I always say it pays to go with the union card every time. Instead of driving the cars out of the lot through the holes, Ziggy drives each one onto the docks and into a shipping container. Mouzone tells Cheese that he's there to represent the interests of Mr. Barksdale, and asks Cheese to remove himself from the premises.

Cheese, puzzled, begins to explain that he's got permission to be selling there when Mouzone pulls out a pistol and shoots him in the shoulder. Stunned, Cheese departs at once. Daniels points out that the case is bigger than the union, and is reminded that nevertheless, the FBI is interested in the union's activities and that they can work together only if he can accept that fact. Ziggy tells Glekas that the cars sailed two hours ago on the Caspia and gives him the bill of lading.

Glekas hands him his payment, but it's half what he had promised, and when Ziggy protests, Glekas laughs at him. Enraged, Ziggy takes the money and leaves, but once outside, he stews. Instead of leaving, he returns to the store with his Glock and first shoots the clerk who works for Glekas, then Glekas himself.

Once he is down, Ziggy finishes Glekas off and turns to leave. Out front, he sits in his car trying to light a cigarette but is shaking too violently to do so. Instead he begins to cry as the police arrive. Kima and her lover, Cheryl, now pregnant, spar good naturedly. Using text messaging, The Greeks tries to shut his entire operation down immediately. Sobotka is shocked and appalled, and curses at Nick for not being with Ziggy.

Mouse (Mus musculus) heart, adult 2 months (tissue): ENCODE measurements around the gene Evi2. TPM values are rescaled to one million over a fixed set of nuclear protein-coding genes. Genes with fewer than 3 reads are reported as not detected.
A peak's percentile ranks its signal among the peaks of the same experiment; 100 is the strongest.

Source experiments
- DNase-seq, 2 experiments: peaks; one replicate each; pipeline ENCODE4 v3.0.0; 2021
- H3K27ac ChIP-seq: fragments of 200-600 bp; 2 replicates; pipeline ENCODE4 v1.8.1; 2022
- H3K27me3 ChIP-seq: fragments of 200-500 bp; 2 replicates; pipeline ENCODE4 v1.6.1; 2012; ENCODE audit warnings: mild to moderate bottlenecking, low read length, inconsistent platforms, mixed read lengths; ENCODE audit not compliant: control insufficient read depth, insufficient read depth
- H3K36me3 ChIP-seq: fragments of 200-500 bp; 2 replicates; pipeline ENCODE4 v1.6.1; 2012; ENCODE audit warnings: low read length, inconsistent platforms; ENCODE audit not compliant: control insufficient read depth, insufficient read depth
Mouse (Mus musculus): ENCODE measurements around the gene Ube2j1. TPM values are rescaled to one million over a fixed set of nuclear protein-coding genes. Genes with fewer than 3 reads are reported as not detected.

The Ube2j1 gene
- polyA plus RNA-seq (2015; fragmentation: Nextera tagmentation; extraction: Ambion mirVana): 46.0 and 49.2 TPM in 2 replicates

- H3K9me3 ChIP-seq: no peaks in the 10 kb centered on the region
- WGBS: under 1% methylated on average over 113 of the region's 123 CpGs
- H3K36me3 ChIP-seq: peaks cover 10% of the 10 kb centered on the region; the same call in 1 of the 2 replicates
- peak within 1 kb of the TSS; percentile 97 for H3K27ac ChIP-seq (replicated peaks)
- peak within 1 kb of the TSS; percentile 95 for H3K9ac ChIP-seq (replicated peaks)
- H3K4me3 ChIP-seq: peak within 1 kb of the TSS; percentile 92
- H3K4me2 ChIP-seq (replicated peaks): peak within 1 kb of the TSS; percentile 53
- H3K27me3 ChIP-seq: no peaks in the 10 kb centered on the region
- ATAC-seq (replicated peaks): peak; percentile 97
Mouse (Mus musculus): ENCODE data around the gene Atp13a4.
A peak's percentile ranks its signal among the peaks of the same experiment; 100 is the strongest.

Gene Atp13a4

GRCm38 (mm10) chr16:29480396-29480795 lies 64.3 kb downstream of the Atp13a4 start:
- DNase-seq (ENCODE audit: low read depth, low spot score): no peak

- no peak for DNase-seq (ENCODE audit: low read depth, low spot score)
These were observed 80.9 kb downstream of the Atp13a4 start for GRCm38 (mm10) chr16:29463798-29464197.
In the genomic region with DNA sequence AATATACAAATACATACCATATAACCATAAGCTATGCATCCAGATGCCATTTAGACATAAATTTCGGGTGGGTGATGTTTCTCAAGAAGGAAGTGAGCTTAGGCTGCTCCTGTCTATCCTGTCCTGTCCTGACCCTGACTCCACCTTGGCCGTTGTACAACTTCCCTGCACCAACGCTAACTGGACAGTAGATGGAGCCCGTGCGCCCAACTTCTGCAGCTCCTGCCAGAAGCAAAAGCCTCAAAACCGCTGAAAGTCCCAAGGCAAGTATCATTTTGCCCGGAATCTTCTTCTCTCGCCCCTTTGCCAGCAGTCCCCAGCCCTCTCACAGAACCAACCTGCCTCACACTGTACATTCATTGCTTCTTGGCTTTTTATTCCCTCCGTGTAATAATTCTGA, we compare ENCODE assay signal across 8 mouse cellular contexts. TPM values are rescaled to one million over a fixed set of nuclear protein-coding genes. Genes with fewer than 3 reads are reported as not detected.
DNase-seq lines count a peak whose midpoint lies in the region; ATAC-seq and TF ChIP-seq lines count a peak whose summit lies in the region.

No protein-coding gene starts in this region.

When Daniels tries to intercede, Valchek shuts him up, too. And what did you give me? Right up the fuckin' ass, Lieutenant. Valchek leaves and Prez puts his gun on the table and walks into Daniels' office. He also observes Vondas sending a text message shutting down the operation.

Vondas tells Eton to go to Glekas's store and to the warehouse and remove any evidence that's still there, everything the police didn't take. Sure enough, they track it down, but when they get it, it must be translated. Finally, the message comes back to them that the Greeks have shut down their operations. The cops storm Glekas's appliance store but find the place utterly cleaned out, with only a bloodstain where Glekas died left behind.

The cops also burst into Nick's row house, rousting his parents and Aimee from their beds, although Nick is nowhere to be found. They do find a large stash of both heroin and cash, handcuff Aimee and toss the rest of the house. Sobotka, emerging from his house, is followed but not arrested, Valchek having sent word that he wants to perform that chore personally.

After finding his son accused of murder in the morning paper, Sobotka tellingly drives to the union hall, not the jail where Ziggy is incarcerated. Arriving home, he finds his mother and father — consumed by shame and anger — barely able to speak to him, although his father does inform him that the cops want him. At the union hall, smug and happy, Valchek arrests Sobotka.